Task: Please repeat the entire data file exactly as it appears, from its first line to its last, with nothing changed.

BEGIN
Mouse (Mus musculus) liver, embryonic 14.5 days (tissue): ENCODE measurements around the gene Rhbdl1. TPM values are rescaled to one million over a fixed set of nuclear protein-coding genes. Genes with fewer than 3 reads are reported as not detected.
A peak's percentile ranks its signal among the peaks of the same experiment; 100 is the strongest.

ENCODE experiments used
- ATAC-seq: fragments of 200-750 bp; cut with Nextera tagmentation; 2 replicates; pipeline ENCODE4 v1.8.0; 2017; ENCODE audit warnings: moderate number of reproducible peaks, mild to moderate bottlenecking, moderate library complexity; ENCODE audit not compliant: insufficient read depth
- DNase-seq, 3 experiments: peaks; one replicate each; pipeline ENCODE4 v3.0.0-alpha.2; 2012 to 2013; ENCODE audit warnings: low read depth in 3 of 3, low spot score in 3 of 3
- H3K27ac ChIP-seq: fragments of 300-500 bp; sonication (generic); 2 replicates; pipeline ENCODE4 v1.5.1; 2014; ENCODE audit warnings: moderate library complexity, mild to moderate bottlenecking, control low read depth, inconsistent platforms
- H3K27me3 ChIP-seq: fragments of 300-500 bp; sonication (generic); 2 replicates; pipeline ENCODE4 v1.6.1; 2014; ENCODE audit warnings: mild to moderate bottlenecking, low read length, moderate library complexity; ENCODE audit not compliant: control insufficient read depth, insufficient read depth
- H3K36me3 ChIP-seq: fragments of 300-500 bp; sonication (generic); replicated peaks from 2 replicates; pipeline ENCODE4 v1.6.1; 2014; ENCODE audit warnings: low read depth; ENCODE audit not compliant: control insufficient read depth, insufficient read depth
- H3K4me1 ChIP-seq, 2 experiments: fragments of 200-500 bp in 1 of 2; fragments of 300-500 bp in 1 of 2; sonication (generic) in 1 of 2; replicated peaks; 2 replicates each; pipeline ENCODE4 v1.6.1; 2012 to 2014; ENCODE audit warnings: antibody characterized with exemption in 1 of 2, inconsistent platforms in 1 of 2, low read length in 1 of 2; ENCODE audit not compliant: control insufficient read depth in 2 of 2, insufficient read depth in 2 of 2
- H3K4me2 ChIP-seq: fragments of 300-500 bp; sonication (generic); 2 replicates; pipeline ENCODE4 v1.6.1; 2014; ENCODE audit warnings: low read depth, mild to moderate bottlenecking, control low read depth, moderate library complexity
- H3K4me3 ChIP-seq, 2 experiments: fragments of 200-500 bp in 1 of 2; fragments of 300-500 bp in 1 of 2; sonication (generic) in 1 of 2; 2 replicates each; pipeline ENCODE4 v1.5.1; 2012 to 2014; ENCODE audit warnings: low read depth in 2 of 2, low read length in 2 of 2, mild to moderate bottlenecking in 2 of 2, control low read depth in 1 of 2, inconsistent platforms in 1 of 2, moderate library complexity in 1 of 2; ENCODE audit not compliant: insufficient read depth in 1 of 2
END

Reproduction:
Mouse (Mus musculus) liver, embryonic 14.5 days (tissue): ENCODE measurements around the gene Rhbdl1. TPM values are rescaled to one million over a fixed set of nuclear protein-coding genes. Genes with fewer than 3 reads are reported as not detected.
A peak's percentile ranks its signal among the peaks of the same experiment; 100 is the strongest.

ENCODE experiments used
- ATAC-seq: fragments of 200-750 bp; cut with Nextera tagmentation; 2 replicates; pipeline ENCODE4 v1.8.0; 2017; ENCODE audit warnings: moderate number of reproducible peaks, mild to moderate bottlenecking, moderate library complexity; ENCODE audit not compliant: insufficient read depth
- DNase-seq, 3 experiments: peaks; one replicate each; pipeline ENCODE4 v3.0.0-alpha.2; 2012 to 2013; ENCODE audit warnings: low read depth in 3 of 3, low spot score in 3 of 3
- H3K27ac ChIP-seq: fragments of 300-500 bp; sonication (generic); 2 replicates; pipeline ENCODE4 v1.5.1; 2014; ENCODE audit warnings: moderate library complexity, mild to moderate bottlenecking, control low read depth, inconsistent platforms
- H3K27me3 ChIP-seq: fragments of 300-500 bp; sonication (generic); 2 replicates; pipeline ENCODE4 v1.6.1; 2014; ENCODE audit warnings: mild to moderate bottlenecking, low read length, moderate library complexity; ENCODE audit not compliant: control insufficient read depth, insufficient read depth
- H3K36me3 ChIP-seq: fragments of 300-500 bp; sonication (generic); replicated peaks from 2 replicates; pipeline ENCODE4 v1.6.1; 2014; ENCODE audit warnings: low read depth; ENCODE audit not compliant: control insufficient read depth, insufficient read depth
- H3K4me1 ChIP-seq, 2 experiments: fragments of 200-500 bp in 1 of 2; fragments of 300-500 bp in 1 of 2; sonication (generic) in 1 of 2; replicated peaks; 2 replicates each; pipeline ENCODE4 v1.6.1; 2012 to 2014; ENCODE audit warnings: antibody characterized with exemption in 1 of 2, inconsistent platforms in 1 of 2, low read length in 1 of 2; ENCODE audit not compliant: control insufficient read depth in 2 of 2, insufficient read depth in 2 of 2
- H3K4me2 ChIP-seq: fragments of 300-500 bp; sonication (generic); 2 replicates; pipeline ENCODE4 v1.6.1; 2014; ENCODE audit warnings: low read depth, mild to moderate bottlenecking, control low read depth, moderate library complexity
- H3K4me3 ChIP-seq, 2 experiments: fragments of 200-500 bp in 1 of 2; fragments of 300-500 bp in 1 of 2; sonication (generic) in 1 of 2; 2 replicates each; pipeline ENCODE4 v1.5.1; 2012 to 2014; ENCODE audit warnings: low read depth in 2 of 2, low read length in 2 of 2, mild to moderate bottlenecking in 2 of 2, control low read depth in 1 of 2, inconsistent platforms in 1 of 2, moderate library complexity in 1 of 2; ENCODE audit not compliant: insufficient read depth in 1 of 2